- About UT Dallas
- Campus Life
University’s Seed Grant Initiative Helps Researchers’ Pursuits Blossom
Grants Invest in Interdisciplinary Work That May Produce Bigger, Federally Funded Projects
Nov. 21, 2019
Dr. Roderick Heelis (left), Distinguished Chair in Natural Sciences and Mathematics and director of the William B. Hanson Center for Space Sciences, discusses test results with technical associate Keith Swaim. Heelis’ technology measures gas speed and direction in the local environment of an orbiting satellite. Heelis received a $200,000 Major Extramural Grant Award as part of the seed grant initiative.
The first year of The University of Texas at Dallas’ seed grant initiative has provided $2.2 million to a diverse range of research and scholarly projects with the aim of providing faculty a springboard to earning larger, highly competitive grants.
“Research, scholarship and creativity play a key role in our growth as an institution,” said Pancrazio, who is also a professor of bioengineering in the Erik Jonsson School of Engineering and Computer Science. “These programs build upon the interdisciplinary work that is a hallmark of the UT Dallas experience for our faculty and students. The hope is that this seed funding leads to new ideas that then become the source for new grant proposals and projects.”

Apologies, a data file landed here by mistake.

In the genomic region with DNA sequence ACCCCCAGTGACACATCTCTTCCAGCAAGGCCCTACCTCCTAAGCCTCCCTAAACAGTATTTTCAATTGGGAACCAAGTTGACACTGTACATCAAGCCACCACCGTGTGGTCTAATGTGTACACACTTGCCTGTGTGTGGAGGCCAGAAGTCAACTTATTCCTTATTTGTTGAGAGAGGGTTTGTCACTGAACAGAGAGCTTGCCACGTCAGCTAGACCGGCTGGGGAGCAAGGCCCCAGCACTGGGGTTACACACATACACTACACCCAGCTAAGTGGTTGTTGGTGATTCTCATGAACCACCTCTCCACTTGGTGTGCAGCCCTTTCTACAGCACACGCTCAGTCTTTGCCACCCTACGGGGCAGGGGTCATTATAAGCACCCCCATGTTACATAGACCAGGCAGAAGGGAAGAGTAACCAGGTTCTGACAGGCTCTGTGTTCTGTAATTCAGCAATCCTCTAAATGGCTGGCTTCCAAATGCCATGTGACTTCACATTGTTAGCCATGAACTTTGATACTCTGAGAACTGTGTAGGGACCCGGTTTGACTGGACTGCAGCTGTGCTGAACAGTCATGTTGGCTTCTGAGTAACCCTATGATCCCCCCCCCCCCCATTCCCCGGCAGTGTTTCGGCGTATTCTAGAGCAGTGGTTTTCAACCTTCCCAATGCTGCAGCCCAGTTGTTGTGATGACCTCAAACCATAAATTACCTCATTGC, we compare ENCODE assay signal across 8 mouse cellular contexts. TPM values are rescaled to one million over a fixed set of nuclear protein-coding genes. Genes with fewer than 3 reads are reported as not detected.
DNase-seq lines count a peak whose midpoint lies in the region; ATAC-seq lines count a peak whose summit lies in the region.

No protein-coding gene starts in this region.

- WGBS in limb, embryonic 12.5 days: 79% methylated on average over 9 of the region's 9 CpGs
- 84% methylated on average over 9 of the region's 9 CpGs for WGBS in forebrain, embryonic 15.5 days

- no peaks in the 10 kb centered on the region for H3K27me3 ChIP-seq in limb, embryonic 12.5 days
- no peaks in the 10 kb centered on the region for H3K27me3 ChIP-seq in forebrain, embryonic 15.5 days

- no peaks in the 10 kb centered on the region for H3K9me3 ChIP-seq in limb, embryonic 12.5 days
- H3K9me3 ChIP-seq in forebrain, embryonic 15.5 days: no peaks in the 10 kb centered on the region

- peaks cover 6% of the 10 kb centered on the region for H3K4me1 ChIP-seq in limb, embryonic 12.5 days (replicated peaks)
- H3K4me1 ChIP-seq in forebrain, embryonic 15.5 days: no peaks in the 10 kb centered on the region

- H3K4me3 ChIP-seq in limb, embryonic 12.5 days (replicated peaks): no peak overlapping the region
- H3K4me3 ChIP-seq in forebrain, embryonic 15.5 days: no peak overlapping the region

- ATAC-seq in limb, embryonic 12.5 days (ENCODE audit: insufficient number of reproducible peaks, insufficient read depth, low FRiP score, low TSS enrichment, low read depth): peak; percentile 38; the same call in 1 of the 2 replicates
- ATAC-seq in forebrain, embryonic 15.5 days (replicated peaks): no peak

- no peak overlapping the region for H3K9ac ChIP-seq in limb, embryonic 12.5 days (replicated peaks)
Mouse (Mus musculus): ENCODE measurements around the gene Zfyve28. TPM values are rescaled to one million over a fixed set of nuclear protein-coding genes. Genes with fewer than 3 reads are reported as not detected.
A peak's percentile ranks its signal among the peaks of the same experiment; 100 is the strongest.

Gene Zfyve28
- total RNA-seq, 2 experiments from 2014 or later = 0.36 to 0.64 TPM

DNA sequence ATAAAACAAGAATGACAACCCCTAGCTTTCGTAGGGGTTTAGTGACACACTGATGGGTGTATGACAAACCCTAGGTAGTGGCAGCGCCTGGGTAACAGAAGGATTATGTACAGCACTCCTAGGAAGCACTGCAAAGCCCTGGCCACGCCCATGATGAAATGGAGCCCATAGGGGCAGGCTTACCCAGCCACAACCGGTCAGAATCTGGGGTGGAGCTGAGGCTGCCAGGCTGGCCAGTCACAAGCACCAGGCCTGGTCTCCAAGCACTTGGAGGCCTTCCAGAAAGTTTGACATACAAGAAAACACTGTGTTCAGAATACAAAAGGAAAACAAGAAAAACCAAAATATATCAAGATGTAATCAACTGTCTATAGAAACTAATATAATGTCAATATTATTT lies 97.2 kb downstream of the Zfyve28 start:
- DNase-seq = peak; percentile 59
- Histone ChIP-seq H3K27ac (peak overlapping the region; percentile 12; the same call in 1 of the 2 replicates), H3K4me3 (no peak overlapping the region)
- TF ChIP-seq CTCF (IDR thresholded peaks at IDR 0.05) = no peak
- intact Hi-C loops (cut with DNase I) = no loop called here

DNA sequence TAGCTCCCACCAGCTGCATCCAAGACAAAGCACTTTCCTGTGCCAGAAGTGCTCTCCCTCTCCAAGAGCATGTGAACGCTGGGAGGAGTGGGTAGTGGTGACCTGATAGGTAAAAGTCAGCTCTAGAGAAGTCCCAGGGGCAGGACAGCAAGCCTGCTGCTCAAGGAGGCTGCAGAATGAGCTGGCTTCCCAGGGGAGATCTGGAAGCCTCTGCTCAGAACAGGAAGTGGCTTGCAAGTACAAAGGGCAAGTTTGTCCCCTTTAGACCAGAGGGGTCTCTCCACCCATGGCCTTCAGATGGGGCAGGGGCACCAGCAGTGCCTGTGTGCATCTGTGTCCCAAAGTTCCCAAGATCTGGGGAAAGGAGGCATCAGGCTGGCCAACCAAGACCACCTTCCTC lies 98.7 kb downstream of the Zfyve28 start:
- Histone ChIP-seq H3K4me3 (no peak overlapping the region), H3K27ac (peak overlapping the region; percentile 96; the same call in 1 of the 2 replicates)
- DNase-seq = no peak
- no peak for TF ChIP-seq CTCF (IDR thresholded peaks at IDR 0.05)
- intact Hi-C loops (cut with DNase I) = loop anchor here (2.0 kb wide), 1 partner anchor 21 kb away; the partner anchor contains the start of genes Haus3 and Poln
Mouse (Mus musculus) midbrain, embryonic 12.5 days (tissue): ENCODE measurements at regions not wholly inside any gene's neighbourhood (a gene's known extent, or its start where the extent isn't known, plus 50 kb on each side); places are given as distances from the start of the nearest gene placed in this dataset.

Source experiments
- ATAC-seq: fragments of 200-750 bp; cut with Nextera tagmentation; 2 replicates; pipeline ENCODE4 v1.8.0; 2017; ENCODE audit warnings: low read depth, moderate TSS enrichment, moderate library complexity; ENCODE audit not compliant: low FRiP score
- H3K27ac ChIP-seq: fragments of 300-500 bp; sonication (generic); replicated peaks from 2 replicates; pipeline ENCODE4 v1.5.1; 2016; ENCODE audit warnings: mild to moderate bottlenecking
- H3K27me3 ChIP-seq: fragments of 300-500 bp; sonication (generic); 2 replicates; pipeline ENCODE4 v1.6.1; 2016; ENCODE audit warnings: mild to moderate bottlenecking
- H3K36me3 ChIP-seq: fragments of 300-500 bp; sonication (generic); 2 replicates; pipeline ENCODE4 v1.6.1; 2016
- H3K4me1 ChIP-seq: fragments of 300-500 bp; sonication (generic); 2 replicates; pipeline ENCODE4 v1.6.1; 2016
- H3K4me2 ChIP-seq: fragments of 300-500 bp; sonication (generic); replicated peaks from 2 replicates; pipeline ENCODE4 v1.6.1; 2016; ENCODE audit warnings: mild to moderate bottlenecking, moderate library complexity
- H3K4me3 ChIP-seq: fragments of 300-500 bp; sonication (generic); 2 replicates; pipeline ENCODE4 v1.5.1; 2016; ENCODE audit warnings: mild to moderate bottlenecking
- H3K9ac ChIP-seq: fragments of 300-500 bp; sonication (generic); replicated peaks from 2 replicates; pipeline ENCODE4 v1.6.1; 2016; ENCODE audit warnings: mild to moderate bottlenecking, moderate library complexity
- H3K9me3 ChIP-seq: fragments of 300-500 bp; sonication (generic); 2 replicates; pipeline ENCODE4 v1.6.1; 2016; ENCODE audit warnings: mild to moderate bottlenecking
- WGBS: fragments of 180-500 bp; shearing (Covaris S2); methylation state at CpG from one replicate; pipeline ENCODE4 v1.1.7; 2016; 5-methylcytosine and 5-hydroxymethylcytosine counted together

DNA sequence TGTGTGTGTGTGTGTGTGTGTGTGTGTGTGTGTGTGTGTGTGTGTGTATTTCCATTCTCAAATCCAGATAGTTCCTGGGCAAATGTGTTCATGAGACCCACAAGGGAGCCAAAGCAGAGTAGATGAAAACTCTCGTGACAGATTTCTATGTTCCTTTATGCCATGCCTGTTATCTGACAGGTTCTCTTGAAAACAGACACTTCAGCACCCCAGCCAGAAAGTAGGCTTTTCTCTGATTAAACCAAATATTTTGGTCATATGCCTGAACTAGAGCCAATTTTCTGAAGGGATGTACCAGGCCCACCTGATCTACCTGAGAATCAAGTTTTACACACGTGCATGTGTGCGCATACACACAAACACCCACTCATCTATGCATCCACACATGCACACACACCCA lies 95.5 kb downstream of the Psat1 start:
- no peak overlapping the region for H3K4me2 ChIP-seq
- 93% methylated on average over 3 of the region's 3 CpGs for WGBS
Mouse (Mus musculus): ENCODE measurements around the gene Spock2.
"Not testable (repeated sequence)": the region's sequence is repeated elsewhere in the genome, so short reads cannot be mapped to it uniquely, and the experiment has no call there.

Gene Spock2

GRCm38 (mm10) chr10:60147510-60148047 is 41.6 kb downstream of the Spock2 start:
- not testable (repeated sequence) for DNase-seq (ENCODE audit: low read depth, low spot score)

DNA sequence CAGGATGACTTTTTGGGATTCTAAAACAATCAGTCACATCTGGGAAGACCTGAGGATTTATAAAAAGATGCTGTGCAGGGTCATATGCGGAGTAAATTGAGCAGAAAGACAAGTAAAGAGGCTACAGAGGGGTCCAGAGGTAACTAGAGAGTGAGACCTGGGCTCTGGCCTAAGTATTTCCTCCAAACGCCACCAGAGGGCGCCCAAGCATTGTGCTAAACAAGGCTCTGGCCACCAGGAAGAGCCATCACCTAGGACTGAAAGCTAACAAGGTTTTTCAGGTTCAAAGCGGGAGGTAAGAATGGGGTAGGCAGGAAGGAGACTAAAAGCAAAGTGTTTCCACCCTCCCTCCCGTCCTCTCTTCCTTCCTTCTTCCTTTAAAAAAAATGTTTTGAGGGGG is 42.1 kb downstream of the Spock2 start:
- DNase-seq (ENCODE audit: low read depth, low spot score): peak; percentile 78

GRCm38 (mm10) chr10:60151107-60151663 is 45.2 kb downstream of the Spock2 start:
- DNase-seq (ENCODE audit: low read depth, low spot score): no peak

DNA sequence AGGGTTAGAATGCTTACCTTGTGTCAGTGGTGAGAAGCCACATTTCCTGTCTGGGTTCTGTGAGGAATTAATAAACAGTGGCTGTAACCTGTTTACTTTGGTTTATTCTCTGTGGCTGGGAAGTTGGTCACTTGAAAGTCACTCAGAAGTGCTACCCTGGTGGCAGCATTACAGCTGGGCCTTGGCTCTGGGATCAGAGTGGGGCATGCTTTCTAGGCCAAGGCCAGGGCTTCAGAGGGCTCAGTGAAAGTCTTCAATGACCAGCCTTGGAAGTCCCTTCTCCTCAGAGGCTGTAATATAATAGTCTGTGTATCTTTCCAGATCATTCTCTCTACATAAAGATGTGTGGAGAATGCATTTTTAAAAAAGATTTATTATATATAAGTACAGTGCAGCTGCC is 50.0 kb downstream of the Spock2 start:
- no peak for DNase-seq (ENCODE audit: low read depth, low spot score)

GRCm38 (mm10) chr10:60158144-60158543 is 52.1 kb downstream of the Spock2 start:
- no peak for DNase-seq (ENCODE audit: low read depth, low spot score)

Distributions to UT Dallas from the National Research University Fund (NRUF), a source of state research funding that the University first qualified for in 2018, freed up resources to create the seed grants.
“By investing in our faculty while incentivizing collaboration, we are reinforcing a research culture that will encourage prospective investigators to join our academic community as well as earn a return-on-investment relative to federally sponsored research,” Pancrazio said.
The seed grants fall into seven categories and will fund work in seven of the University’s schools.
The program is overseen by Dr. Nicole Leeper Piquero, Robert E. Holmes Jr. Professor of Criminology, who said the program is an exciting way to invest in faculty and encourage interdisciplinary collaboration.
“We offer 10 different ways to support researchers from all across our campus, including opportunities for them to showcase their work with workshops both here at UT Dallas as well as in Washington, D.C.,” said Piquero, who is also associate vice president for research development.
Collaborations with UT Southwestern
Among the seven programs is the Collaborative Biomedical Research Award (CoBRA), which was specifically designed to stimulate interdisciplinary research between faculty at UT Dallas and UT Southwestern Medical Center. Three projects led by Dr. Danieli Rodrigues, associate professor of bioengineering; Dr. Lloyd Lumata, assistant professor of physics; and Dr. Lawrence Reitzer, professor of biological sciences, each received $250,000.
Dr. Danieli Rodrigues
Lumata’s grant supports research to develop biomedical imaging techniques, and Reitzer’s work focuses on combating urinary tract infections.
Rodrigues said the CoBRA award will enable her team to expand the application of an immune-interactive coating she is developing for titanium orthopedic implants that may reduce the implantation failure rate for diabetic patients.